I set some goals for the piece, calling it casual and for a general audience. The analysis of this pro’s work was more of the same. Grammarly thought the word “character” could be changed to “style” even though the author was referring to a fictional person in this instance. The app wanted “Tell me I look nice” to be “Tell me, I look nice,” stripping away all of its power as a command. Could we get a few more commas? Grammarly sure thought so.
In short, you have to be confident about what you ignore from Grammarly. It’s better at catching dumb mistakes than making something shine.
Technology’s Understanding of Language
When I first learned about Grammarly, I got in touch with a computational linguist who works there, Mariana Romanyshyn. We talked by video conference back in 2016 about how hard it is for computers to parse language and what Grammarly is doing to make computing systems better at it.
“Language is very ambiguous,” she said. “It’s not always possible for a machine to detect even what part of speech a word is.” She said Grammarly sometimes makes incorrect suggestions and misses errors because of limitations with part-of-speech taggers. “This ambiguity is a really tricky task for computers to solve.”
I asked her for some examples. “There’s this classic linguistic sentence: The old man the boat. The word ‘man’ is the verb.” In other words, it means, “those who are old are the ones who man the boat.”
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“An automatic language processing system would never be able to detect that,” Romanyshyn said. Machines will always assume that “man” is a noun in this context. Another example of a sentence that always tricks computers is one well known to linguists: “Buffalo buffalo Buffalo buffalo buffalo buffalo Buffalo buffalo.” It is a grammatically correct sentence. Please puzzle over it for a moment before reading about how to parse it(Opens in a new window).
As far as privacy goes, be careful what you feed into Grammarly, as the company could conceivably see everything it analyzes. PCMag reviewer Ben Moore addresses this topic in detail in his review of Grammarly.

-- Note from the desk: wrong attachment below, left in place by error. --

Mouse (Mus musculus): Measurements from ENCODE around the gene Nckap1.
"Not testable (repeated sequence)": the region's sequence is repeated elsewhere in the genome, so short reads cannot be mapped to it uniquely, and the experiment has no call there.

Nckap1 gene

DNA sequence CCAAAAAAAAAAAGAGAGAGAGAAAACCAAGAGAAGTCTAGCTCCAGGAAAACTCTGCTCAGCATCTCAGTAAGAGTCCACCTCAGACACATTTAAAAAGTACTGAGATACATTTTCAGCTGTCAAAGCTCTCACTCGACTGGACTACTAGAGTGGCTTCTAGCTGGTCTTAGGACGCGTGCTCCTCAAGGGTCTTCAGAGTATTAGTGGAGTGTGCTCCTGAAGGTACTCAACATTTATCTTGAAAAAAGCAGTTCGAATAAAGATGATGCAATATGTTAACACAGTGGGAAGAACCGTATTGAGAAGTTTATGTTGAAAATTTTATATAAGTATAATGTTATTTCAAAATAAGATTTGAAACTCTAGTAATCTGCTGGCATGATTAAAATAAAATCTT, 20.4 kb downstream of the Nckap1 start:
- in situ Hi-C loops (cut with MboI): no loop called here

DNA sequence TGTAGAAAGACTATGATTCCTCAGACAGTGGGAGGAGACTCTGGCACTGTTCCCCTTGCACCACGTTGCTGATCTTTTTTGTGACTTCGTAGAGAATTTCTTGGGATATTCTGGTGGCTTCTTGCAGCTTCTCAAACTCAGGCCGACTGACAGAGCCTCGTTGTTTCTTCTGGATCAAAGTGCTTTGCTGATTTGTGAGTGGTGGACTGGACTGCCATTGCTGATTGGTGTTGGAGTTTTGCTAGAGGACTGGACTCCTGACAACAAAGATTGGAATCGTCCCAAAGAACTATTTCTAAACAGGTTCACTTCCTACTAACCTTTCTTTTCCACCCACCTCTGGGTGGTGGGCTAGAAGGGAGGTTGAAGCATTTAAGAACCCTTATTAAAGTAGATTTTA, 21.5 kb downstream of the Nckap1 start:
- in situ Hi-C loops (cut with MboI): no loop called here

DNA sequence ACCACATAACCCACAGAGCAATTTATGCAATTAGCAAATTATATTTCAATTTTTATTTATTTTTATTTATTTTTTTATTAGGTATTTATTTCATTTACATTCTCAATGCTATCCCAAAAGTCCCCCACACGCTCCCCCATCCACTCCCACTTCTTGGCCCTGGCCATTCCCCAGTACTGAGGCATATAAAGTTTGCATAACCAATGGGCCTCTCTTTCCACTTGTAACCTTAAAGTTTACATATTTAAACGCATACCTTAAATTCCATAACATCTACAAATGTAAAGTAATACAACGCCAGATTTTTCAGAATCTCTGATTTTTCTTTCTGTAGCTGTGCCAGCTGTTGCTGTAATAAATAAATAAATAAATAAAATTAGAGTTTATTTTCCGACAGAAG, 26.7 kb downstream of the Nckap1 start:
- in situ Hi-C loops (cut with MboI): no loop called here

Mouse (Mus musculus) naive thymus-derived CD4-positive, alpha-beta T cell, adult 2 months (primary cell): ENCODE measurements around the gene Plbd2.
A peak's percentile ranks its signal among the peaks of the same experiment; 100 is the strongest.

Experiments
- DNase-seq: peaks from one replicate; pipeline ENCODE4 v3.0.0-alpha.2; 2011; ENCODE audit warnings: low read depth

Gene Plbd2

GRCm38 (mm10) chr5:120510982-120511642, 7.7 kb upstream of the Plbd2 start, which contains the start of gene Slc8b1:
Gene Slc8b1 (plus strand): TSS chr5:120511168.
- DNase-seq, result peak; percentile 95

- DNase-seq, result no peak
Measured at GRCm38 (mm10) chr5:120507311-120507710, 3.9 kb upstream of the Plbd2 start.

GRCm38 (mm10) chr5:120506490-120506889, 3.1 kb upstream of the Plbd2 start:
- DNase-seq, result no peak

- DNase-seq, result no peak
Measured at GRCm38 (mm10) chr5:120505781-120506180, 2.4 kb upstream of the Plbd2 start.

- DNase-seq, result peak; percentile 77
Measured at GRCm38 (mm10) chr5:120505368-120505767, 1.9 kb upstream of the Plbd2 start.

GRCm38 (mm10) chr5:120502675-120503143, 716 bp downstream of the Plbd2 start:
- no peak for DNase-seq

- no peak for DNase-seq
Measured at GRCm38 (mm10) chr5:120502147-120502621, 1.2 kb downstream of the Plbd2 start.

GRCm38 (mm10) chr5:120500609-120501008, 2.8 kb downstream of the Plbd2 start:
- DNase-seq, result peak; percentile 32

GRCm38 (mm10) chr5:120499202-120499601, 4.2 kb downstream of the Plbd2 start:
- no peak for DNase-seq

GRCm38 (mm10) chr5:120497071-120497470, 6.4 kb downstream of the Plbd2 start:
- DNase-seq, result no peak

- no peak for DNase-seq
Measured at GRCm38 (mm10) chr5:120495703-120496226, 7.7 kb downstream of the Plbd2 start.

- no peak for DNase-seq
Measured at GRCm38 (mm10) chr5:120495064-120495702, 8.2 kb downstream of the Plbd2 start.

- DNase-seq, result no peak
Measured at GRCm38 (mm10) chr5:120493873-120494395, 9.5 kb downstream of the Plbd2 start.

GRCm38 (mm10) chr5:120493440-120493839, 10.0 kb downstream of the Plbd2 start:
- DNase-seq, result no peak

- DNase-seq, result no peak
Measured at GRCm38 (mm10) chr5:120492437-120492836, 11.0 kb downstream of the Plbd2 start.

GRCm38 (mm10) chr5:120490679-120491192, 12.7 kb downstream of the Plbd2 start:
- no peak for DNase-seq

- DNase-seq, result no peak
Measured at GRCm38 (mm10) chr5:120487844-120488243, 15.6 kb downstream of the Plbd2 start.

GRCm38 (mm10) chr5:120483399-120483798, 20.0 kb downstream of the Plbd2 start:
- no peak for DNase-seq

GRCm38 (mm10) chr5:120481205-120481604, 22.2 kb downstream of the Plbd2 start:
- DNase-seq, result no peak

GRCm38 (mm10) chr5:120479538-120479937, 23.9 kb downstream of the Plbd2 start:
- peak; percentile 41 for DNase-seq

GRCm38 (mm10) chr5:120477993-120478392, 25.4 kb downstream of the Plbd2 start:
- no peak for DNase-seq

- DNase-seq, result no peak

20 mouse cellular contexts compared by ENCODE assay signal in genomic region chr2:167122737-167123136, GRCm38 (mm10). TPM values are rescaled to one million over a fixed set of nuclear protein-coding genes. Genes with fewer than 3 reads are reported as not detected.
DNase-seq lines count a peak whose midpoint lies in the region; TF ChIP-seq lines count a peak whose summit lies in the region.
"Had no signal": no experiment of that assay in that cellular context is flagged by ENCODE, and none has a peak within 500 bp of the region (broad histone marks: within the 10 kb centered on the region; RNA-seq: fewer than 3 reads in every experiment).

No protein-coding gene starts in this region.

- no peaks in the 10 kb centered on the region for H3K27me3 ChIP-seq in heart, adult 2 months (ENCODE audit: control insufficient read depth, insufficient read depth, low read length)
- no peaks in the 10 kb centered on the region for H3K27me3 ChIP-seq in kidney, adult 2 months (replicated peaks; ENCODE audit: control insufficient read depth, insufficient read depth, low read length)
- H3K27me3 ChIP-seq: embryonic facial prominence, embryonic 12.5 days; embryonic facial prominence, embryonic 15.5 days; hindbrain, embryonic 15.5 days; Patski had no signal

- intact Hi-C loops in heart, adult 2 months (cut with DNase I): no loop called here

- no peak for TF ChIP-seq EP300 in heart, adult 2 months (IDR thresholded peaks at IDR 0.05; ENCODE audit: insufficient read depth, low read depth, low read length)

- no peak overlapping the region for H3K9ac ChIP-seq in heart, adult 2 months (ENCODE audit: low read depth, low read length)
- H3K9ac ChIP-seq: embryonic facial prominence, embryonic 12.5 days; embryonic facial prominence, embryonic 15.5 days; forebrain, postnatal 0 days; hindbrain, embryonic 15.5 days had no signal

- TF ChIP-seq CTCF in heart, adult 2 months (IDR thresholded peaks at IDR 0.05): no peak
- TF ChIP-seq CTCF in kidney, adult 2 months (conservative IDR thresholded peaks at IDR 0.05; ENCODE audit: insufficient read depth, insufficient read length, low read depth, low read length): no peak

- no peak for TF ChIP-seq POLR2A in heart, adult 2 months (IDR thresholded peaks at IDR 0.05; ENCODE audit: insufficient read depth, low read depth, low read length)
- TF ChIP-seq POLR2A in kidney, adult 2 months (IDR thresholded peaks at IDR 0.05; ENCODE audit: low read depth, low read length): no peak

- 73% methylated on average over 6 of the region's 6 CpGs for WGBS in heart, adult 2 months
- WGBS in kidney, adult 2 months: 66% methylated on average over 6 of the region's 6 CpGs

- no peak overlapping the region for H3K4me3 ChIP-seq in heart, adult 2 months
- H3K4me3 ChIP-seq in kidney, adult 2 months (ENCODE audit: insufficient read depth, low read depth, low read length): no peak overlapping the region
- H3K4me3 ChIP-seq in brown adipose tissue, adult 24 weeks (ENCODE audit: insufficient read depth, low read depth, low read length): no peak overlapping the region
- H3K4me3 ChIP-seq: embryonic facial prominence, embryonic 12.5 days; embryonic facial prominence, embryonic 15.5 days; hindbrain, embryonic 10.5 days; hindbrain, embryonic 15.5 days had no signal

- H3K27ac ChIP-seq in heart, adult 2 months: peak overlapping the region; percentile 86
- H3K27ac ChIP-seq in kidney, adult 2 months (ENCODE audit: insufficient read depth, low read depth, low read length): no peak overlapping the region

Grammarly Makes (Bad) Writing Better
Since my first experience with the app, I’ve used it for a few writing assignments when an editor required that I submit a Grammarly report alongside my copy. Another writing team I worked with gave all its writers a hearty nudge to use the app to catch and correct the kinds of writing faux pas that made one cranky editor crankier.
When I’m on a deadline and have only written the first draft, Grammarly does the boring work of finding and bringing to my attention errors, typos, and needless repetition. It’s a handy productivity hack. As I mentioned earlier, though, the suggestions are only beneficial when I can confidently throw away the bad ones.
Grammarly isn’t cheap, either. The free version is limited, and Premium plans cost $30 per month, $60 per quarter, or $144 per year. But when you’re on deadline with an important piece of writing that you know could be better, it may be money well spent.
Many people need help with their writing, sometimes in high-stakes scenarios. Job seekers working on cover letters only get one chance to make a first impression. Students may find that bad writing makes the difference between passing and failing. And business professionals putting together presentations that make or break their quarter can always use some help. Practically everyone has a vested interest in writing as clearly and as well as they can, and Grammarly can help, if you know enough to take its best suggestions and discard its worst.